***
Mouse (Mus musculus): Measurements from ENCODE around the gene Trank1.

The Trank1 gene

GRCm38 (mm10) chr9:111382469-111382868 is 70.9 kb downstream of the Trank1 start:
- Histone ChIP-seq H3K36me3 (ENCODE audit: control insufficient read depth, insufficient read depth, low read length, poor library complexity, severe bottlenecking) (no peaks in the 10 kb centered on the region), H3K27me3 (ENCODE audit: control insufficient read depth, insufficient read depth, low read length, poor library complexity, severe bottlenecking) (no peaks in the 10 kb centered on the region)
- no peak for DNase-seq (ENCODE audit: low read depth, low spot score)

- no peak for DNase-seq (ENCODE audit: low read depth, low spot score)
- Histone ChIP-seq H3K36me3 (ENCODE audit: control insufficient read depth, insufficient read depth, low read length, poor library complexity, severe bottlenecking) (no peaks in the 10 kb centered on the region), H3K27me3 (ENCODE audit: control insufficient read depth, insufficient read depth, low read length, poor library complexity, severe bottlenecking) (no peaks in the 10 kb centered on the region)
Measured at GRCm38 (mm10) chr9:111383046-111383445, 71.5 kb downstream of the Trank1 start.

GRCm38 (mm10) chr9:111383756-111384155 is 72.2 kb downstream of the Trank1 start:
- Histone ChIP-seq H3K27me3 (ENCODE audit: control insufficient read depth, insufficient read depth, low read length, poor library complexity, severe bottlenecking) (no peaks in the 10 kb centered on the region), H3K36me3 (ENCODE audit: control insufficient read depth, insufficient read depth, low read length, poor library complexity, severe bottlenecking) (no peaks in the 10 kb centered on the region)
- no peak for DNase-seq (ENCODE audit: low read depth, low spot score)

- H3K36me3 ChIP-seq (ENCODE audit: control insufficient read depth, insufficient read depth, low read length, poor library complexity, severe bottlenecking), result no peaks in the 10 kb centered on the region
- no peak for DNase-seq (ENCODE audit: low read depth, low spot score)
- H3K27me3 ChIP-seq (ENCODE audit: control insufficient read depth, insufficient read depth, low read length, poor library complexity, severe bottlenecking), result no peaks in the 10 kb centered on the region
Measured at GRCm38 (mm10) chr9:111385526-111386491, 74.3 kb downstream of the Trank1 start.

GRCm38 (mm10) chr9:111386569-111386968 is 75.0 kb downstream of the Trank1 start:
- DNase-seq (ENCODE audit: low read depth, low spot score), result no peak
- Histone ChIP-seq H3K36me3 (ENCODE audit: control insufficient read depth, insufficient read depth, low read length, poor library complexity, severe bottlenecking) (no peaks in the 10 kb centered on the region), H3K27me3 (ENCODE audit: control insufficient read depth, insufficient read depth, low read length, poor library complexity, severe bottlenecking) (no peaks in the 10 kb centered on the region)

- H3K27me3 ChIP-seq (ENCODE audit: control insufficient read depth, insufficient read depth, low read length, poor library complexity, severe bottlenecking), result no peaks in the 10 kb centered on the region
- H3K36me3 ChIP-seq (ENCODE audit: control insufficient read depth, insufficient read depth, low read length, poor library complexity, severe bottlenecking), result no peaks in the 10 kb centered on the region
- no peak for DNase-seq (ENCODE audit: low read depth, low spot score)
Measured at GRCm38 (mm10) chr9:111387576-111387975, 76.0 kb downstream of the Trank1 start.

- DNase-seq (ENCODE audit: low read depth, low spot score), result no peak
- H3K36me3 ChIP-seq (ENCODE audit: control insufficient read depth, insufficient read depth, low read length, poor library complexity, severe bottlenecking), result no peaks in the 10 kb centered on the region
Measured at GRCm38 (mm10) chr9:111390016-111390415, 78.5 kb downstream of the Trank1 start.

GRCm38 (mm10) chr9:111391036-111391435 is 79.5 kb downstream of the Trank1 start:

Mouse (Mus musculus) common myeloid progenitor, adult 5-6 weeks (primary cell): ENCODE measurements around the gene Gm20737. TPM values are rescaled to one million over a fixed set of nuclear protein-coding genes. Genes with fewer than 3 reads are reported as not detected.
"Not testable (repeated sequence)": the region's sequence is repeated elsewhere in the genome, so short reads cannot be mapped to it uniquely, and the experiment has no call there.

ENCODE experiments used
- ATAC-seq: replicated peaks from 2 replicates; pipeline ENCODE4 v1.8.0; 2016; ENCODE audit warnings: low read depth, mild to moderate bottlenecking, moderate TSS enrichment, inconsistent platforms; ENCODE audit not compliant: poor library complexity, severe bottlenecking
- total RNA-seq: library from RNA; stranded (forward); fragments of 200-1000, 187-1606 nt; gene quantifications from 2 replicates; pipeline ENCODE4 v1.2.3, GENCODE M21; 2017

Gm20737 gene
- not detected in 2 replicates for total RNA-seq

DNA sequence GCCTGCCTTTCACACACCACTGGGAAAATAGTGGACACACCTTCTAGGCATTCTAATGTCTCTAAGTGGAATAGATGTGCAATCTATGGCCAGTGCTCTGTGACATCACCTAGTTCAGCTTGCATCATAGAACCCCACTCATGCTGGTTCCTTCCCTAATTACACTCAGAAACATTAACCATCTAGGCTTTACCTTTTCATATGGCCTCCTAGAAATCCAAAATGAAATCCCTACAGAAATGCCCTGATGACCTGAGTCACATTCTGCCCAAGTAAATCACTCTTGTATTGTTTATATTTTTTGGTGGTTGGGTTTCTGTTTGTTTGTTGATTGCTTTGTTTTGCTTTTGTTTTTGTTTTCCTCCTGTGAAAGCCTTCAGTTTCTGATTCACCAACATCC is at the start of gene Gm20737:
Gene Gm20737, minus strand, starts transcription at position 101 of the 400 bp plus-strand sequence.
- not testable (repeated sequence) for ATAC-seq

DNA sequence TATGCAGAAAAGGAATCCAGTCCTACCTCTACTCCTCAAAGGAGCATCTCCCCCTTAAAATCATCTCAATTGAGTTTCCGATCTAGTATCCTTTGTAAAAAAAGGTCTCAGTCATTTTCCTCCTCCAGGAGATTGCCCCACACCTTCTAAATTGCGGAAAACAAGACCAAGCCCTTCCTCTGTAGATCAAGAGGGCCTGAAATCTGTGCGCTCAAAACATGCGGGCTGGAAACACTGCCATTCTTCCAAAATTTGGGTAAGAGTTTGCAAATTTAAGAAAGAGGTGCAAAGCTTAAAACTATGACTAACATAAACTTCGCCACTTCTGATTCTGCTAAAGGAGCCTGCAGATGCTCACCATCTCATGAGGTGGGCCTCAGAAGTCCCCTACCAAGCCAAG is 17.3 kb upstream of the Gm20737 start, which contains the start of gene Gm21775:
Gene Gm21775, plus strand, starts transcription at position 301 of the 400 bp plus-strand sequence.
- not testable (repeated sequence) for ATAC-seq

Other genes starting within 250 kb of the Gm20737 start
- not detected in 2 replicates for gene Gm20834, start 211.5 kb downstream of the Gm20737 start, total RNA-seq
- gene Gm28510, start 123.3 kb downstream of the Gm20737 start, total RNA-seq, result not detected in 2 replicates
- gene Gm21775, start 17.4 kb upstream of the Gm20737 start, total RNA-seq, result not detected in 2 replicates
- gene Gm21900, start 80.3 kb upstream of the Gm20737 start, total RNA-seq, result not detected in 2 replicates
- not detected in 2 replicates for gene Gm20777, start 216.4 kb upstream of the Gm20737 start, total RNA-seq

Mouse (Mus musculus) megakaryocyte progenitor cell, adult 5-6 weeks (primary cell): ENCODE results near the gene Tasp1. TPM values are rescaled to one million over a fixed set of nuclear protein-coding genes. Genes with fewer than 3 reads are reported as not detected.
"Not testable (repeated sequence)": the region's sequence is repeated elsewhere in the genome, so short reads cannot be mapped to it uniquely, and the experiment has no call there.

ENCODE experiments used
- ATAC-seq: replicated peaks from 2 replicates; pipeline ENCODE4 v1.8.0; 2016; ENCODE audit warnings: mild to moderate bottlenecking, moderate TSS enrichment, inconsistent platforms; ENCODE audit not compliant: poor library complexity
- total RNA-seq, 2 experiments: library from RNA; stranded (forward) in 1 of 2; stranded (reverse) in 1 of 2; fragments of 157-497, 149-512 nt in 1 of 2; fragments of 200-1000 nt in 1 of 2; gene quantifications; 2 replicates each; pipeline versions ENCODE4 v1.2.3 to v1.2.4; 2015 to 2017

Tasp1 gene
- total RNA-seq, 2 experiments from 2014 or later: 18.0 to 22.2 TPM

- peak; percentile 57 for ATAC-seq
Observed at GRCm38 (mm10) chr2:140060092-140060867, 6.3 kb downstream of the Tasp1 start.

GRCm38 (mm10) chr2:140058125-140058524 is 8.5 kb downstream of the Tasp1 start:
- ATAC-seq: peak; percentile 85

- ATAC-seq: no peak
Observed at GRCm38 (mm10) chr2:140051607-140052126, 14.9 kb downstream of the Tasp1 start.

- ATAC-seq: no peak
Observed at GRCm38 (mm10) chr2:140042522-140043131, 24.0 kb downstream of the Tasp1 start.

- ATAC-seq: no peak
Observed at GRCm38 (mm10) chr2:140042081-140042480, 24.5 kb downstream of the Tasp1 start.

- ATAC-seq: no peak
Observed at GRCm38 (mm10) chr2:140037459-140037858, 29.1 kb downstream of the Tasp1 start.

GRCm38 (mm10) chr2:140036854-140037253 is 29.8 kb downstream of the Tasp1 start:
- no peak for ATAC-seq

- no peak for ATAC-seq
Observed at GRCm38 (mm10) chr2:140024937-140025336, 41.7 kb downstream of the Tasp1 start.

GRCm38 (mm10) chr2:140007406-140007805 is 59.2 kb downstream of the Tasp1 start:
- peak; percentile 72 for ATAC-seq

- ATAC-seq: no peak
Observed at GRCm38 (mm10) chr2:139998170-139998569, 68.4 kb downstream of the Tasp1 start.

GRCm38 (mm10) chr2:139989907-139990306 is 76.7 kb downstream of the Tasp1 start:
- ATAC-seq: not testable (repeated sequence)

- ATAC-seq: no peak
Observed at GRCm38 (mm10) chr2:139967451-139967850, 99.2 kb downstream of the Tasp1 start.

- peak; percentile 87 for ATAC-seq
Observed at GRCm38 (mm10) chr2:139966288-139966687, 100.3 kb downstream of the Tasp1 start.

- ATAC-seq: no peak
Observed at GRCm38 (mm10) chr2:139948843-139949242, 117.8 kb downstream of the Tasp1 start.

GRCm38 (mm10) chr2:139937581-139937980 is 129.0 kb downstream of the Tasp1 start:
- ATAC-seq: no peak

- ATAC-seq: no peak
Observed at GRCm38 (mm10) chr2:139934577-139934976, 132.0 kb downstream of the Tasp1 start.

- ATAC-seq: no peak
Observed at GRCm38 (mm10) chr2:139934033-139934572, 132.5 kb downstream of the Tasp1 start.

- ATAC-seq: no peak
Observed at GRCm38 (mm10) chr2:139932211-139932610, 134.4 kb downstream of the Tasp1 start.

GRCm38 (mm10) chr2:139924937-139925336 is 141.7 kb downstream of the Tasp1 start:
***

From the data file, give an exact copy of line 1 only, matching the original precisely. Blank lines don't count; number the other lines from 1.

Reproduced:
Mouse (Mus musculus): Measurements from ENCODE around the gene Trank1.